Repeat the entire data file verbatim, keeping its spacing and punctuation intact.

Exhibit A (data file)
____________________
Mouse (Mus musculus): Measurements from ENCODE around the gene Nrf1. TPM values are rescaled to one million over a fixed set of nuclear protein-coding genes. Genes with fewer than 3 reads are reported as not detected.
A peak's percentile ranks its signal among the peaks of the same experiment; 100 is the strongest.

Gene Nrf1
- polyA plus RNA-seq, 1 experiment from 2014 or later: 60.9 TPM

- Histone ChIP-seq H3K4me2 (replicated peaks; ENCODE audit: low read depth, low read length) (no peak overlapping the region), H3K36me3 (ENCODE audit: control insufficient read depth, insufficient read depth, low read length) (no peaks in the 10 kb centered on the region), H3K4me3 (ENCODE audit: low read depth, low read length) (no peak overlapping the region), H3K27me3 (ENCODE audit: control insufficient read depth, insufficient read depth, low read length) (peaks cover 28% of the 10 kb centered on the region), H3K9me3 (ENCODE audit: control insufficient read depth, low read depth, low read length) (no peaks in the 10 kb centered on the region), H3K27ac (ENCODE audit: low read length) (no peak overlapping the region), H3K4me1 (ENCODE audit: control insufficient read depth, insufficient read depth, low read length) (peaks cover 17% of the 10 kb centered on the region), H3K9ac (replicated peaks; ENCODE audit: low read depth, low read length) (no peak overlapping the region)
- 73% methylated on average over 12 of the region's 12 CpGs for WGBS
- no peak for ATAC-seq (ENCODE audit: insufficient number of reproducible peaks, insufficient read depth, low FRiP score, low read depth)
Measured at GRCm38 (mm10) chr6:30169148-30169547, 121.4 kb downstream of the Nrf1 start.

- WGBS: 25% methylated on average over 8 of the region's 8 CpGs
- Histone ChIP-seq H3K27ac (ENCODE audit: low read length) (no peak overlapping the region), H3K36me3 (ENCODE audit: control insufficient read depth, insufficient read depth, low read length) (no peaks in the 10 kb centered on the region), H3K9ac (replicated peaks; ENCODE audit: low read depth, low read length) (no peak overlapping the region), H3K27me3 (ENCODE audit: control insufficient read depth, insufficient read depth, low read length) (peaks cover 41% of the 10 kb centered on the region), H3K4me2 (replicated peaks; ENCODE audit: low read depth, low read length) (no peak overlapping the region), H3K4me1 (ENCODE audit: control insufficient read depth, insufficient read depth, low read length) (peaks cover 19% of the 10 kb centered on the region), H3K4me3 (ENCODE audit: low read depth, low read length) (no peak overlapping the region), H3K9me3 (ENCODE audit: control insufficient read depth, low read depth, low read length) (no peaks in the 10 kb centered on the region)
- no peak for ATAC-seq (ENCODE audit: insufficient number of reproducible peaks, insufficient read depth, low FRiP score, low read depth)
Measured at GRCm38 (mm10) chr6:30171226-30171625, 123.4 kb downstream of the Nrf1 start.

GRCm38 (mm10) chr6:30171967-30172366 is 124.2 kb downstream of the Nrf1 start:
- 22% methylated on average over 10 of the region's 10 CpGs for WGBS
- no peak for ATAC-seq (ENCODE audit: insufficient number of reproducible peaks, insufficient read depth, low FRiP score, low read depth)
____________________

Mouse (Mus musculus): Measurements from ENCODE around the gene Nrf1. TPM values are rescaled to one million over a fixed set of nuclear protein-coding genes. Genes with fewer than 3 reads are reported as not detected.
A peak's percentile ranks its signal among the peaks of the same experiment; 100 is the strongest.

Gene Nrf1
- polyA plus RNA-seq, 1 experiment from 2014 or later: 60.9 TPM

- Histone ChIP-seq H3K4me2 (replicated peaks; ENCODE audit: low read depth, low read length) (no peak overlapping the region), H3K36me3 (ENCODE audit: control insufficient read depth, insufficient read depth, low read length) (no peaks in the 10 kb centered on the region), H3K4me3 (ENCODE audit: low read depth, low read length) (no peak overlapping the region), H3K27me3 (ENCODE audit: control insufficient read depth, insufficient read depth, low read length) (peaks cover 28% of the 10 kb centered on the region), H3K9me3 (ENCODE audit: control insufficient read depth, low read depth, low read length) (no peaks in the 10 kb centered on the region), H3K27ac (ENCODE audit: low read length) (no peak overlapping the region), H3K4me1 (ENCODE audit: control insufficient read depth, insufficient read depth, low read length) (peaks cover 17% of the 10 kb centered on the region), H3K9ac (replicated peaks; ENCODE audit: low read depth, low read length) (no peak overlapping the region)
- 73% methylated on average over 12 of the region's 12 CpGs for WGBS
- no peak for ATAC-seq (ENCODE audit: insufficient number of reproducible peaks, insufficient read depth, low FRiP score, low read depth)
Measured at GRCm38 (mm10) chr6:30169148-30169547, 121.4 kb downstream of the Nrf1 start.

- WGBS: 25% methylated on average over 8 of the region's 8 CpGs
- Histone ChIP-seq H3K27ac (ENCODE audit: low read length) (no peak overlapping the region), H3K36me3 (ENCODE audit: control insufficient read depth, insufficient read depth, low read length) (no peaks in the 10 kb centered on the region), H3K9ac (replicated peaks; ENCODE audit: low read depth, low read length) (no peak overlapping the region), H3K27me3 (ENCODE audit: control insufficient read depth, insufficient read depth, low read length) (peaks cover 41% of the 10 kb centered on the region), H3K4me2 (replicated peaks; ENCODE audit: low read depth, low read length) (no peak overlapping the region), H3K4me1 (ENCODE audit: control insufficient read depth, insufficient read depth, low read length) (peaks cover 19% of the 10 kb centered on the region), H3K4me3 (ENCODE audit: low read depth, low read length) (no peak overlapping the region), H3K9me3 (ENCODE audit: control insufficient read depth, low read depth, low read length) (no peaks in the 10 kb centered on the region)
- no peak for ATAC-seq (ENCODE audit: insufficient number of reproducible peaks, insufficient read depth, low FRiP score, low read depth)
Measured at GRCm38 (mm10) chr6:30171226-30171625, 123.4 kb downstream of the Nrf1 start.

GRCm38 (mm10) chr6:30171967-30172366 is 124.2 kb downstream of the Nrf1 start:
- 22% methylated on average over 10 of the region's 10 CpGs for WGBS
- no peak for ATAC-seq (ENCODE audit: insufficient number of reproducible peaks, insufficient read depth, low FRiP score, low read depth)